Asthma Treatments Seagoville TX

Certain nutrients provide key antioxidants called flavonoids that help prevent bronchial spasms and reduce the likelihood of an asthma attack. You should start taking grape'seed extract (300 mg), pycnogenol (200 mg), and quercetin (1,000 mg) each day. Asthmatics typically produce less'than-normal levels of glutathione—a naturally occurring antioxidant—but recent research shows that magnesium increases glutathione, improves lung function, and reduces bronchodilator use.

Nayer B El-Ashram
(972) 285-0088
929 N Galloway Ave
Mesquite, TX
Specialty
Internal Medicine, Pulmonary Disease, Critical Care (Intensivists)

Data Provided by:
Alexandre Carvalho
(972) 285-5675
5115 N Galloway Ave
Mesquite, TX
Specialty
Pulmonary Disease

Data Provided by:
Pedro T Zevallos, MD
(972) 289-5864
18601 Lyndon B Johnson Fwy Ste 315
Mesquite, TX
Specialties
Internal Medicine, Pulmonary Diseases
Gender
Male
Education
Medical School: Univ Nac Mayor De San Marcos, Prog Acad De Med Humana, Lima, Peru
Graduation Year: 1971

Data Provided by:
Bruce L Ackerman, DO
(972) 226-8201
328 W Int 30 Suite #3
Garland, TX
Specialties
Internal Medicine, Pulmonary Diseases
Gender
Male
Education
Medical School: Des Moines Univ, Coll Osteo Med & Surg, Des Moines Ia 50312
Graduation Year: 1973

Data Provided by:
Mark Allen Co, MD
(214) 321-1231
9323 Garland Rd Ste 103
Dallas, TX
Specialties
Internal Medicine, Pulmonary Diseases
Gender
Male
Education
Medical School: Cebu Inst Of Med, Cebu City, Philippines
Graduation Year: 1983

Data Provided by:
Khurshid Khan, MD
2540 N Galloway Ave
Mesquite, TX
Specialties
Internal Medicine, Pulmonary Diseases
Gender
Male
Education
Medical School: King Edward Med Coll, Univ Of Punjab, Lahore, Pakistan
Graduation Year: 1950

Data Provided by:
William K Leslie, MD
3500 Interstate 30 Bldg C
Mesquite, TX
Specialties
Internal Medicine, Pulmonary Diseases
Gender
Male
Education
Medical School: Univ Of Tx Med Branch Galveston, Galveston Tx 77550
Graduation Year: 1980

Data Provided by:
William Doug Pitcher, MD
(214) 372-7908
4500 S Lancaster Rd Dept Pud
Dallas, TX
Specialties
Internal Medicine, Pulmonary Diseases
Gender
Male
Education
Medical School: Baylor Coll Of Med, Houston Tx 77030
Graduation Year: 1979

Data Provided by:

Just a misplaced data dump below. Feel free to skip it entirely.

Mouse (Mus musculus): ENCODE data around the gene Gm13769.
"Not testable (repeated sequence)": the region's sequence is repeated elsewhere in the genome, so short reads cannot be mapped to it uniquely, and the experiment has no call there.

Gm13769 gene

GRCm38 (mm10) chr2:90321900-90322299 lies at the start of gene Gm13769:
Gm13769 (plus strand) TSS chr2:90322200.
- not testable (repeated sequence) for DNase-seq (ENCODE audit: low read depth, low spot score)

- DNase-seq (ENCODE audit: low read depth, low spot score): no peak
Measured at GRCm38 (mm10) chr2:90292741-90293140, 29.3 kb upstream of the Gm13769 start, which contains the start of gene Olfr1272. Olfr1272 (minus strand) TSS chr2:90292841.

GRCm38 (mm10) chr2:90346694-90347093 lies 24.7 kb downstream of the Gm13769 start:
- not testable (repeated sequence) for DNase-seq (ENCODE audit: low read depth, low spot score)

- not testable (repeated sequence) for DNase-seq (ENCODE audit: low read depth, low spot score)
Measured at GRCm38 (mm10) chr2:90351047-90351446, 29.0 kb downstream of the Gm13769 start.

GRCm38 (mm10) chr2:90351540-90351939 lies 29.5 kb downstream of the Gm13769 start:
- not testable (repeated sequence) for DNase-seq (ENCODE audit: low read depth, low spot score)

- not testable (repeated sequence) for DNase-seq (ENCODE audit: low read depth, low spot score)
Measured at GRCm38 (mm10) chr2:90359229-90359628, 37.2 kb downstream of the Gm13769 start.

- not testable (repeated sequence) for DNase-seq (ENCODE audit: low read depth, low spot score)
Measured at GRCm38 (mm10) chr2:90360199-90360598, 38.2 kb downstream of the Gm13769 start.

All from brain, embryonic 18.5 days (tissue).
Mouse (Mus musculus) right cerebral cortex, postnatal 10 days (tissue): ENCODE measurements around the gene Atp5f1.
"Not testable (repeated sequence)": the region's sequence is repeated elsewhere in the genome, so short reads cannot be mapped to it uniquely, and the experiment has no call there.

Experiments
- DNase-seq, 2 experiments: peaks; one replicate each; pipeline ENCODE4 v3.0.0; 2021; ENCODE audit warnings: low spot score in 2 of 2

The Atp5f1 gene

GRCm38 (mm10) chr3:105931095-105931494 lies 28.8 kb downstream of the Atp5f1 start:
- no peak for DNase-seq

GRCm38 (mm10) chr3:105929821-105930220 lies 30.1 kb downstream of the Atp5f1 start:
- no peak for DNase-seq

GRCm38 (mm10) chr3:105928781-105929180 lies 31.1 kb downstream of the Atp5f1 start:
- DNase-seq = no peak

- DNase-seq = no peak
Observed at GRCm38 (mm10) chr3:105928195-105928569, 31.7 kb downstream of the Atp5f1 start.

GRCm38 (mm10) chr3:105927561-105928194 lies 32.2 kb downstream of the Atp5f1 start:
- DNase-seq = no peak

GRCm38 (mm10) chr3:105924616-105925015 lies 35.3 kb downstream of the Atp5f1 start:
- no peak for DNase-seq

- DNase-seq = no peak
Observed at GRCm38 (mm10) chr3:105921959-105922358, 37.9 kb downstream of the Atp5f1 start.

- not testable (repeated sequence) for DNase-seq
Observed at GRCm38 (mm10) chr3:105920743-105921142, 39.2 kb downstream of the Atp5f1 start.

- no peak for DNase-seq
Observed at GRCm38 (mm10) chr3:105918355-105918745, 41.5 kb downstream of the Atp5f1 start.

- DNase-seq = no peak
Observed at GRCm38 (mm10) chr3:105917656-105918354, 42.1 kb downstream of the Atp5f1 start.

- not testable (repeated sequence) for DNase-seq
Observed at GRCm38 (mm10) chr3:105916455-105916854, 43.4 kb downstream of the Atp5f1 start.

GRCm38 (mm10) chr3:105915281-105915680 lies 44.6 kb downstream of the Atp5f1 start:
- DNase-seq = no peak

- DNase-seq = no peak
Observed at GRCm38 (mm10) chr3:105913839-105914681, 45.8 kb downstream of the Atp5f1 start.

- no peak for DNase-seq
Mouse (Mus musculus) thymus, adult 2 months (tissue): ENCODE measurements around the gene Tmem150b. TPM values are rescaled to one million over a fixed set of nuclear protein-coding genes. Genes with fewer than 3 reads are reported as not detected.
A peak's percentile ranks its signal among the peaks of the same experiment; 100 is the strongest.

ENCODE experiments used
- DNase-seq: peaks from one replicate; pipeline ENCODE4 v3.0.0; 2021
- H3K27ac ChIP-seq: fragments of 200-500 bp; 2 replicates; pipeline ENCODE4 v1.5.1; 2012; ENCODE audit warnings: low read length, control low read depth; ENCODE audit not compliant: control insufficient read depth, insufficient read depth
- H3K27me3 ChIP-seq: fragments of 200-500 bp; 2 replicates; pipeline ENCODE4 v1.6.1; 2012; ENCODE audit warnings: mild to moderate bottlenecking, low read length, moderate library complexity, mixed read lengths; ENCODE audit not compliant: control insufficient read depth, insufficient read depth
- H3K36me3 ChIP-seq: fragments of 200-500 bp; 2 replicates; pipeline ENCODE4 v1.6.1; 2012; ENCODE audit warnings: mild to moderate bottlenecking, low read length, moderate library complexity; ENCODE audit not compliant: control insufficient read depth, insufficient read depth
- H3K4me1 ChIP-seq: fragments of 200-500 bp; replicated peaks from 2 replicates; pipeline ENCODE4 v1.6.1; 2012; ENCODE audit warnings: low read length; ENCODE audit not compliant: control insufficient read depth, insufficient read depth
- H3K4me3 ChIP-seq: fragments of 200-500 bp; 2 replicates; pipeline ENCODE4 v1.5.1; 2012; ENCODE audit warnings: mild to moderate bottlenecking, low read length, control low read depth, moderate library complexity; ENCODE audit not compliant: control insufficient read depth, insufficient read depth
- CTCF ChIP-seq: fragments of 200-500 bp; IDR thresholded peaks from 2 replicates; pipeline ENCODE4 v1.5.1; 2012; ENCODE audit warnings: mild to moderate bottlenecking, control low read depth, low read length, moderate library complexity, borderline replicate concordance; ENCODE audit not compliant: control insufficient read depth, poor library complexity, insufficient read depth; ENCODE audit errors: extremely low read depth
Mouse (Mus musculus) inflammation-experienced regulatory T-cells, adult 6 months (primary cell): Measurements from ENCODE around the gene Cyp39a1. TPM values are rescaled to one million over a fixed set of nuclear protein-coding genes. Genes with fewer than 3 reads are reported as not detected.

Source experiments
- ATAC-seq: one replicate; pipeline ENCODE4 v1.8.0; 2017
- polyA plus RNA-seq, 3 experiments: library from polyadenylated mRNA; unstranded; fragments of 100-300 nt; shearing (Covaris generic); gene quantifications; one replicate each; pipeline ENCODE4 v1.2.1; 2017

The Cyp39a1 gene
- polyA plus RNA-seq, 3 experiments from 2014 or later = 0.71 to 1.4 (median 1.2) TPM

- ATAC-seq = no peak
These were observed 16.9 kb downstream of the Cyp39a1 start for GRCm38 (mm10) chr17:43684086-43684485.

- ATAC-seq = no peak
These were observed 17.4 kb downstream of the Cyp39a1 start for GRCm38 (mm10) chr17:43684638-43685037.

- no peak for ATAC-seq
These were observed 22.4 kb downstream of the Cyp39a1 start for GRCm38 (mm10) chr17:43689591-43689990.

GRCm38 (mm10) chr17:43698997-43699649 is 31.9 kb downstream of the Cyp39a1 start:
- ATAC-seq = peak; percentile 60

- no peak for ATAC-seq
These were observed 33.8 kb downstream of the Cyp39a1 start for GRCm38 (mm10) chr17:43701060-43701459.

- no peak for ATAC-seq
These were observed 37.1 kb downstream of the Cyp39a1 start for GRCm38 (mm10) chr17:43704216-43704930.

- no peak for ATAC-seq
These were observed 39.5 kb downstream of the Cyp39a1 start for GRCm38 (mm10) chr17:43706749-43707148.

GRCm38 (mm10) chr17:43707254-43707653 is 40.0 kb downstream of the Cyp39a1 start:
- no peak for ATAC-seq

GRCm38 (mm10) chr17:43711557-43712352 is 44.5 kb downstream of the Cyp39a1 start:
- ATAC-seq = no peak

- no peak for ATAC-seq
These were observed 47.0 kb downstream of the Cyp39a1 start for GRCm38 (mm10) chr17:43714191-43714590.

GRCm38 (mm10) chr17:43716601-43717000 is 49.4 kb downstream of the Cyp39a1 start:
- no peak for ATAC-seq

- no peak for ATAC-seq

Bruce Lance Ackerman
(972) 226-0575
6446 Broadway Blvd
Garland, TX
Specialty
Pulmonary Disease

Data Provided by:
Mark Allen Co
(214) 321-1231
9323 Garland Rd
Dallas, TX
Specialty
Pulmonary Disease

Data Provided by:
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Asthma Treatments

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By Rob Ayoup

Q. I have asthma and use an inhaler regularly. Are there any long-term effects, and is there anything I can do to use it less?

A. Natural medicine has a lot to offer when it comes to managing asthma long term, but don’t ditch your corticosteroid inhaler just yet. During a severe attack, it’s often the only thing that can help you. Natural remedies can reduce the overall severity of asthma, however, and decrease or eventually eliminate your dependence on meds like corticosteroids and bronchodilators. As you try my suggestions, you should start noticing that you’re using your inhaler less and less.

And that’s important because inhalers produce some unwelcome side effects, including headaches, throat irritation, frequent infections, tremors, or heart palpitations. With long-term inhaler use, the high doses of medication they contain could reduce your ability to absorb calcium and cause osteoporosis as the body draws the calcium it needs from your bones.

The first step you should take to cut back on your inhaler? Recognize and avoid known attack triggers. Reduce your dust exposure by eliminating carpets and rugs, if possible, and frequently washing bed sheets and pillowcases. You should also install a HEPA air filter to remove airborne allergy triggers like pollen.

Next, you need to overhaul your diet. Challenge yourself to eat a mostly vegetarian diet, reducing or eliminating meat completely, and adding plenty of oily fish. Here’s why: By maximizing antioxidant sources from fruits and vegetables of various colors, you obtain a wide spectrum of beneficial nutrients that reduce inflammation and prevent airway constriction. Omega-3 oils in salmon, mackerel, herring, and sardines, as well as fish oil supplements (take 4,000 mg daily), provide the fats you need to form natural anti-inflammatory biochemicals. Chicken and beef, on the other hand, contain arachidonic acid, a substance that produces pro-inflammatory chemicals. In addition, milk and cheese from dairy and soy sources stimulate mucus formation in the lungs and airways. Replace them with calcium-enriched, rice-based milk and cheese products, which do not have that effect.

Certain nutrients provide key antioxidants called flavonoids that help prevent bronchial spasms and reduce the likelihood of an asthma attack. You should start taking grape-seed extract (300 mg), pycnogenol (200 mg), and quercetin (1,000 mg) each day. Asthmatics typically produce less-than-normal levels of glutathione—a naturally occurring antioxidant—but recent research shows that magnesium increases glutathione, improves lung function, and reduces bronchodilator use. I recommend 600 mg of magnesium daily. You should also consider taking 300 mg of the ayurvedic herb boswellia three times a day; research shows it can reduce the severity of asthma symptoms, the frequency of attacks, and the level of respiratory tract inflammation. And try licorice root, an expectorant herb that helps the lungs bring up a...

Author: Rob Ayoup

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